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William Paulson, Edward Lorraine Walter Collegiate Professor of French, retired from the Department and the University in 2021.  One of the longest-serving members of the Department, Bill has been a highly regarded teacher and mentor and a much appreciated colleague who made an exceptional contribution to RLL and U-M overall.

Bill earned his B.A. in French and mathematics from Rockford College in 1976 and his Ph.D. in French from Princeton in 1981, with a dissertation on blindness in eighteenth-century French literature.  He began his teaching career in 1981 as an assistant professor at Mount Holyoke College and in 1986 joined the University of Michigan faculty where he spent the remainer of his career.  A scholar of the eighteenth and nineteenth centuries as well as of relations between culture, science, and technology, Bill has published many books and articles in those fields, including Enlightenment, Romanticism, and the Blind in France (1987), The Noise of Culture: Literary Texts in a World of Information (1988), Sentimental Education: The Complexity of Disenchantment (1992), and Literary Culture in a World Transformed: A Future for the Humanities (2001).  In this latter work, he makes a powerful case for the importance of the humanities in a world of technological and environmental change, a case that remains urgent and compelling today.  His recent work has built upon this foundation, exploring the temporal situation of human thought in the age of digital communication and automation.  He has also translated the work of the philosopher of science Michel Serres.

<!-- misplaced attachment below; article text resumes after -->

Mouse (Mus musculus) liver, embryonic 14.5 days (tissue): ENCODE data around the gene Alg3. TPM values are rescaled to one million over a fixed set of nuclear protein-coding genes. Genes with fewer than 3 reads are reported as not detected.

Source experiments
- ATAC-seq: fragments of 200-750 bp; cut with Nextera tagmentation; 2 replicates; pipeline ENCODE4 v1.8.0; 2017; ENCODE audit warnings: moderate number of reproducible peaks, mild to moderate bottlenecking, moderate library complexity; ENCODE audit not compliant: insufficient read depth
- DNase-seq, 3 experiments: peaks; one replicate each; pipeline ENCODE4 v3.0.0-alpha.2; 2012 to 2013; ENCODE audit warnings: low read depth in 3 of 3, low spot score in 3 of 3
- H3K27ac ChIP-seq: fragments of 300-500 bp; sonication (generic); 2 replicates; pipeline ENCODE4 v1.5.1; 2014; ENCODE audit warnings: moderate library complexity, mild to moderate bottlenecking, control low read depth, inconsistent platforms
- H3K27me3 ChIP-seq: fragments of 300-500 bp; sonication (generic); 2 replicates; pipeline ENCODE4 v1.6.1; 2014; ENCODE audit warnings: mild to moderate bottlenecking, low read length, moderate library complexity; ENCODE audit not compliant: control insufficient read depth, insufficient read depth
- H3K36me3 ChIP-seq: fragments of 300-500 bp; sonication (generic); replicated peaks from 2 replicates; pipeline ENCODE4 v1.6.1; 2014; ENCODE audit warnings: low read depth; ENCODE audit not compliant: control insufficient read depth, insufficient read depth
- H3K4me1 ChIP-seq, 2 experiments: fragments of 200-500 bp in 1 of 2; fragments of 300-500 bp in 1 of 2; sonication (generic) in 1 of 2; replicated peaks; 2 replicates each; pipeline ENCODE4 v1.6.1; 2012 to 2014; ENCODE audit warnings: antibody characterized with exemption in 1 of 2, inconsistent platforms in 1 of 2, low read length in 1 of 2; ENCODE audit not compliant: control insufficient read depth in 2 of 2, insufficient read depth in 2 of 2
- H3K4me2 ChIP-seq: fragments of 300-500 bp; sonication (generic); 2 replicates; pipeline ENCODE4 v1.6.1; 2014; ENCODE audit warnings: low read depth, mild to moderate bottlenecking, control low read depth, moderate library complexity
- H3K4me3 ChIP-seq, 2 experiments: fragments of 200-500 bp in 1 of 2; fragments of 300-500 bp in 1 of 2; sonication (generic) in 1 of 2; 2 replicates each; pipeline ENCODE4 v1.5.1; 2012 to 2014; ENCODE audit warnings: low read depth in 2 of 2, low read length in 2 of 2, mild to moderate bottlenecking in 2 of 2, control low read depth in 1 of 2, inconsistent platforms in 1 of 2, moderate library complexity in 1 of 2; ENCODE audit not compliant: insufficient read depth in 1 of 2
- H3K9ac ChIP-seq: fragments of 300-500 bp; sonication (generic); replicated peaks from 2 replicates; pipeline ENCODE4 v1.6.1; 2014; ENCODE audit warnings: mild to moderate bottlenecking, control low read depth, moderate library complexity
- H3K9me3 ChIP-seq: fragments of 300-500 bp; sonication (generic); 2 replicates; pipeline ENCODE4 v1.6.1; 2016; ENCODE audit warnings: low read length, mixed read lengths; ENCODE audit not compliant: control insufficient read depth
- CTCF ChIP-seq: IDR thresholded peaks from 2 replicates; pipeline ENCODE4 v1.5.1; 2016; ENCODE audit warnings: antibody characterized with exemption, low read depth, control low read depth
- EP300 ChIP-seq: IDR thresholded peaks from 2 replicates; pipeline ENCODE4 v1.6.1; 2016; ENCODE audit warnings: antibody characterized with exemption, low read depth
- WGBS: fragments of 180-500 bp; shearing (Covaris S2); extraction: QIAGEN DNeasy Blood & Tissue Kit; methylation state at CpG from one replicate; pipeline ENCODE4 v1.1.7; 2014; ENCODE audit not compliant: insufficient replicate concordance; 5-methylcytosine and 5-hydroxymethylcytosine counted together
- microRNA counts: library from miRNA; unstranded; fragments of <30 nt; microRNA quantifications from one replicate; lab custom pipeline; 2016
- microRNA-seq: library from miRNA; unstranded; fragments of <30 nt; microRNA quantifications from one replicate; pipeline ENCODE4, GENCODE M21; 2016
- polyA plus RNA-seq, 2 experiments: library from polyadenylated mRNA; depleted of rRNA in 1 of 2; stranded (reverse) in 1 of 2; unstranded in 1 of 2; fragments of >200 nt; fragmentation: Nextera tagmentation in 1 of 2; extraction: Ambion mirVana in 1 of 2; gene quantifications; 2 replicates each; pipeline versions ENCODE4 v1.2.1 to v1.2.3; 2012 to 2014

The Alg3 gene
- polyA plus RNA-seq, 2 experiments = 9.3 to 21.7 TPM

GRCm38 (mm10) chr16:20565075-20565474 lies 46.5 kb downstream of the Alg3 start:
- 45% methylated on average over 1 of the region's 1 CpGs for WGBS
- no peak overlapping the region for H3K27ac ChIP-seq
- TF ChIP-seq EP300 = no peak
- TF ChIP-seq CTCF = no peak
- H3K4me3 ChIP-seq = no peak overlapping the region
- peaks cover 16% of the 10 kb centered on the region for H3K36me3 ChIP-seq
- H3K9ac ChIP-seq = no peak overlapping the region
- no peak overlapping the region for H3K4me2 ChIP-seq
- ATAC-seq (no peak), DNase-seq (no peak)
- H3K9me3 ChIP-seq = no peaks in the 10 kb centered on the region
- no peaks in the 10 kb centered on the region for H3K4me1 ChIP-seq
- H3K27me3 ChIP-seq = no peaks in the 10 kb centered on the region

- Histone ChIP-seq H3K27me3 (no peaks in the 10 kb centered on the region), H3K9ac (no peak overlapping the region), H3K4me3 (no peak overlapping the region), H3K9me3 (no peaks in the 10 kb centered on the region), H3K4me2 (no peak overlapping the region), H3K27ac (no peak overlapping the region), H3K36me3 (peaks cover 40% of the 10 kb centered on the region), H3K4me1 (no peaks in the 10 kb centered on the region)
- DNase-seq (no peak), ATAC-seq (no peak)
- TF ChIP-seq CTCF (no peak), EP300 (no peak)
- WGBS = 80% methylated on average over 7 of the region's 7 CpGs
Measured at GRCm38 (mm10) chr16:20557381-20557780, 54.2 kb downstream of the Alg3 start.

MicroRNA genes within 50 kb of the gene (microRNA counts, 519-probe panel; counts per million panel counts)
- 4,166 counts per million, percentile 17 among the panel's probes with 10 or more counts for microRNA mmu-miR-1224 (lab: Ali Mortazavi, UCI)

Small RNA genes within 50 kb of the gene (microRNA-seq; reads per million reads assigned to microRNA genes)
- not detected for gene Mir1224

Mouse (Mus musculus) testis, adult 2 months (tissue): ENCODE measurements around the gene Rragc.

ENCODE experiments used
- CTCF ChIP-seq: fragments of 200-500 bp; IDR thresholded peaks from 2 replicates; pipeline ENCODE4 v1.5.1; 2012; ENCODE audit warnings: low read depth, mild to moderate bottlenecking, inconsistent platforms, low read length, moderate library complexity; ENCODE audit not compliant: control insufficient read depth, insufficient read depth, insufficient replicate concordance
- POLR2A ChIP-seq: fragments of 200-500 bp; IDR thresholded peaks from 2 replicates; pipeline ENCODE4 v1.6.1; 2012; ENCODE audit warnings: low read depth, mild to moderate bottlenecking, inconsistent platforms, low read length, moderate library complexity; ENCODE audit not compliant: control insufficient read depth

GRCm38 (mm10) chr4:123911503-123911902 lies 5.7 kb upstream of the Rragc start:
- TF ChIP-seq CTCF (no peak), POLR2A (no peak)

Professor Paulson is recognized by colleagues, family, and friends

As Chair of RLL from 1992 to 1997 Bill led the department in a radical revision of its structures and curriculum that put it on a new course for decades to come.  These changes reflected a generational shift in the intellectual focus and climate of the department and placed it at the forefront of the field of Romance studies.  The new curriculum was innovative and forward-looking, emphasizing interdisciplinarity and a broad conception of literary and cultural study.  Bill served on many College and University committees and was the recipient of a Distinguished Faculty Achievement Award from the Rackham Graduate School.  A dedicated teacher, he continued to offer new courses right up until his retirement, including a popular class on translation and another amusingly entitled “Les Misérables (the book).”  On committees and in departmental deliberations, he was especially valued for his discerning judgment, open-mindedness, collegiality, and good sense.  Although he will be much missed day to day, we look forward to seeing him around the MLB and wish him a happy and productive retirement.

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